Sun Dec 8th through Sat the 14th, 2019 at Vancouver Convention Center
This paper proposes the Adaptive Spectral Partition algorithm for stochastic block models. To the best of the reviewer's knowledge, this adaptive approach is novel for asymptotically exact recovery in the SBMs. Additionally, the authors have showed that compared to regular sampling, this adaptive sampling approach allow one to recover the clusters in a larger regime. The result is interesting to me. Does that imply one is "wasting" some information by using random sampling? The main results seems tight. The authors compare their adaptive sampling algorithm to the regular clustering algorithm on the symmetric SBM with two clusters experimentally. The paper is well written and easy to follow. The proofs employ hypothesis testing, and connect its error rate to the log-likelihood ratio of two constructed models. Overall I believe the paper is a good contribution to the SBM literature.
The paper proposes an optimal edge sampling strategy for exact clustering SBM networks which are an important baseline for clustering. The authors find the upper bound on the cluster recovery rate and use those to device a sampling strategy in a spectral algorithm. The authors provide rigorous analysis in their paper for an important problem. It is also a new approach which unlike prior work on SBM clustering, provides a recovery algorithm based on a sampling strategy and not just uses it as a mean to prove claims on clustering feasibility. There are two fundamental things that are problematic in this manuscript – its readability and numerical validation: 1. The readability of the paper: while the authors make some sincere effort to explain some of their main results, the reader is flooded but very many technical statements some of which are not always motivated or explained even intuitively. for example in the presentation fo the Main result in page 2 -x or x_ij are not defined yet. Also, many steps and quantities in the algorithm are not clearly motivate and explained e.g. the setting ot T and delta, p_ii and so on. Hence the reader find himself flooded with quantities which are not straightforward to understand 2. It is stated in the abstract that it is numerically shown that adaptive edge sampling is shown to improve over random. However, no numerical validation or any kind or experimental validation for the sampling strategy is presented in this paper. This is a necessity for such a paper providing an algorithmic solution to a benchmark problem. Post Review: the authors have addressed some of my concerns and intend to modify adequately the final version. I have raised my score accordingly.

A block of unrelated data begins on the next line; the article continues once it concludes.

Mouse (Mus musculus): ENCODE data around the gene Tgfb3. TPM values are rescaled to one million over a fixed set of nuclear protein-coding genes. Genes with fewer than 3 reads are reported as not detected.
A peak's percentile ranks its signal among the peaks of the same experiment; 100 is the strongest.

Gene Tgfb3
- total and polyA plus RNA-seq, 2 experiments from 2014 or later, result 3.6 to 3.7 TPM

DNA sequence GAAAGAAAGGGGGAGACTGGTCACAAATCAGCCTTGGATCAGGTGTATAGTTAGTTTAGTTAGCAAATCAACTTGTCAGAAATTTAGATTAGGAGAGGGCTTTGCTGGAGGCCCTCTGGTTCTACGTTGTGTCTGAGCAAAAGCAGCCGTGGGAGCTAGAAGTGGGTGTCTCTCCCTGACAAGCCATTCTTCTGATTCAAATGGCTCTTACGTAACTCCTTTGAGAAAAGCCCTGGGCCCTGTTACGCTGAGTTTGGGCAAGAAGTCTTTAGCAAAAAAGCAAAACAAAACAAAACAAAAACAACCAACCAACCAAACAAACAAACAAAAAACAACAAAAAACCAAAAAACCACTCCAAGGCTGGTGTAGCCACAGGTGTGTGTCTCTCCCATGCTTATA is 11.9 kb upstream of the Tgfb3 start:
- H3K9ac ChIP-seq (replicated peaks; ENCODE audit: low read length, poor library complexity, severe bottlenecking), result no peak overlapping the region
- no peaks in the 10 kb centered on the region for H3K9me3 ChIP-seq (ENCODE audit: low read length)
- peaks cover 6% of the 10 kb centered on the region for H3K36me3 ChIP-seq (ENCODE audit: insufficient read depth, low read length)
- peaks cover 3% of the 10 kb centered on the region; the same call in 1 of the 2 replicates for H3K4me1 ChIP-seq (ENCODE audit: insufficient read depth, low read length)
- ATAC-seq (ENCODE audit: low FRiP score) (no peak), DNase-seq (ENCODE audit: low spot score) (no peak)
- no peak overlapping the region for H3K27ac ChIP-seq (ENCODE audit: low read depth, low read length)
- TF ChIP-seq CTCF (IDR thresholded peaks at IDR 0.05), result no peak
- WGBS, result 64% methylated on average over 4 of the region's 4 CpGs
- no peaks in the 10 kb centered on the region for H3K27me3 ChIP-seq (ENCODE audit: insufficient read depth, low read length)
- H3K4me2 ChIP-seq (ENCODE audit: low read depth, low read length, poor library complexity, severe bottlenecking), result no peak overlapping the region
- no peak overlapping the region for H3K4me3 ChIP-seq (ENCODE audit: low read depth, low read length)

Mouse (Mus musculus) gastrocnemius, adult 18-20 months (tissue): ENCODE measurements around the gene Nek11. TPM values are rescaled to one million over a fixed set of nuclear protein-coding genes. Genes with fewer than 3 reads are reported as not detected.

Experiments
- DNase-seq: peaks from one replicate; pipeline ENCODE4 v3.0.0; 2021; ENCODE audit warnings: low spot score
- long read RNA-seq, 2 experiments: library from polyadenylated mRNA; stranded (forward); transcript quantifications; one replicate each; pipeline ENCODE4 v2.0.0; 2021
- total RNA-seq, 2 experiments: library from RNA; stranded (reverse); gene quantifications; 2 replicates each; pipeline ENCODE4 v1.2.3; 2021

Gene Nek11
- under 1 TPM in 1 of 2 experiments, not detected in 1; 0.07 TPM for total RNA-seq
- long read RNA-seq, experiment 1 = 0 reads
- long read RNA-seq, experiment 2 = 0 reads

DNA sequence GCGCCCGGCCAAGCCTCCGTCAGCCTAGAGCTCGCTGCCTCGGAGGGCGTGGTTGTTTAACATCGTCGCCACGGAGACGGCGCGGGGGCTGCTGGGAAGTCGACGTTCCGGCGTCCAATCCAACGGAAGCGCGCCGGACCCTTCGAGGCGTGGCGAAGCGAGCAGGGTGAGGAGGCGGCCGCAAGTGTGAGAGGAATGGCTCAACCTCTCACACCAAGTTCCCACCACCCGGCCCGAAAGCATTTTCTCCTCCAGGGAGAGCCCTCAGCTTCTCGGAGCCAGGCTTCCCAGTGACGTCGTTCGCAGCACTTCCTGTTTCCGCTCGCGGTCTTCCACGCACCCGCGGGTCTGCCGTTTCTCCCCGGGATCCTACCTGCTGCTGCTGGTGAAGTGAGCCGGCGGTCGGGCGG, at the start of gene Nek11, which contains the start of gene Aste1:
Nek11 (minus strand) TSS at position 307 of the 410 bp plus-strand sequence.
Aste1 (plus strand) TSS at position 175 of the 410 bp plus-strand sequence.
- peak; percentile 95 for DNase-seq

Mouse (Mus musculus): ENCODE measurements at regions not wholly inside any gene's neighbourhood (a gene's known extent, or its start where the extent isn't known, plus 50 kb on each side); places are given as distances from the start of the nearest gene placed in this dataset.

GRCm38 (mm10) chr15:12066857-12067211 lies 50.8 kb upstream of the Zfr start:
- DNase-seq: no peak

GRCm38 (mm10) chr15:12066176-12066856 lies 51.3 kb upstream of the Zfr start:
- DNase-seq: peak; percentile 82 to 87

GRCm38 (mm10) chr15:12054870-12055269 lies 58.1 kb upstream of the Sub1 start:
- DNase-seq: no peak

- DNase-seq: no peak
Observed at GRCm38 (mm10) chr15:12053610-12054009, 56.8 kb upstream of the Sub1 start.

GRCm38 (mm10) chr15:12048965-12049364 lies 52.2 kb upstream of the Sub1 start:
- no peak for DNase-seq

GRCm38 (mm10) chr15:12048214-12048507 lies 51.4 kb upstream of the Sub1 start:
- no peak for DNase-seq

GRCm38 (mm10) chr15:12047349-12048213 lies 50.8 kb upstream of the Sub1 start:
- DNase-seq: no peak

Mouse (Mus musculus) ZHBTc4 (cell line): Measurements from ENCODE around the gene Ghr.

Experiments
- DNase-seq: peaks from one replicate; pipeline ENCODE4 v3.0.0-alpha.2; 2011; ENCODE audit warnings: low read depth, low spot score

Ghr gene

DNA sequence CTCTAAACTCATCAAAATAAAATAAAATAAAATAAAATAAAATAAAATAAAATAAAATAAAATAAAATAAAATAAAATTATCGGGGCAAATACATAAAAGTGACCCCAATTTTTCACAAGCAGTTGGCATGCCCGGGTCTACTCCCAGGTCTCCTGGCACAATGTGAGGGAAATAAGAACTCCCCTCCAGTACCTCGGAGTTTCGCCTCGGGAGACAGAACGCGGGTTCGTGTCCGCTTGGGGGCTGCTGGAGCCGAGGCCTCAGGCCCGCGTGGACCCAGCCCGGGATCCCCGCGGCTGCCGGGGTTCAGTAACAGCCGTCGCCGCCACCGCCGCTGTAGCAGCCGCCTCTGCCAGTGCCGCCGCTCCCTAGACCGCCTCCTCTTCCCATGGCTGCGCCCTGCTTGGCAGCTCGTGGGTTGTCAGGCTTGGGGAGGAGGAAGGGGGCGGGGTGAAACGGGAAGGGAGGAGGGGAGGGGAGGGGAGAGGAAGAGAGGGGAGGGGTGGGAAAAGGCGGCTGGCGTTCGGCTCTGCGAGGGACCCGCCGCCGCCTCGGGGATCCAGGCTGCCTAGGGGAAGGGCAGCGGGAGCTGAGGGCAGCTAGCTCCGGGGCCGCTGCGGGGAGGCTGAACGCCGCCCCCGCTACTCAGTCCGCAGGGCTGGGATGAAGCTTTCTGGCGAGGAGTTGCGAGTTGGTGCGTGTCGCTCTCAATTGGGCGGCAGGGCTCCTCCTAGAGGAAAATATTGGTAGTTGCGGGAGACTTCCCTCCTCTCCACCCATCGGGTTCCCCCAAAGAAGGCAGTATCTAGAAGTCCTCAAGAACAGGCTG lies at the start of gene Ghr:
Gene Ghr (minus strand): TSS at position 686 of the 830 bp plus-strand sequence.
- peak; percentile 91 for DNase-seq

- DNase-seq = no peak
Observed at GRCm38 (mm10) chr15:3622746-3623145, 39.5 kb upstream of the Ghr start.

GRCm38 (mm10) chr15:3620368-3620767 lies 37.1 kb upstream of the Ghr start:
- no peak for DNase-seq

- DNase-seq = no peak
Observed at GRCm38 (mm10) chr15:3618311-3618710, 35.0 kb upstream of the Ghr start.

I have to say I'm not an expert on theorectical adaptive sampling in the SBM. I didn't check the math details, and may not fully understand the math sigficance of the paper. But from my experience on research, I feel this paper is good. The writing is well organized and easy to follow. The studied problem of adaptive sampling is important. The results are comprehensive and promising. The proposed algorithm should be inspiring for practical application.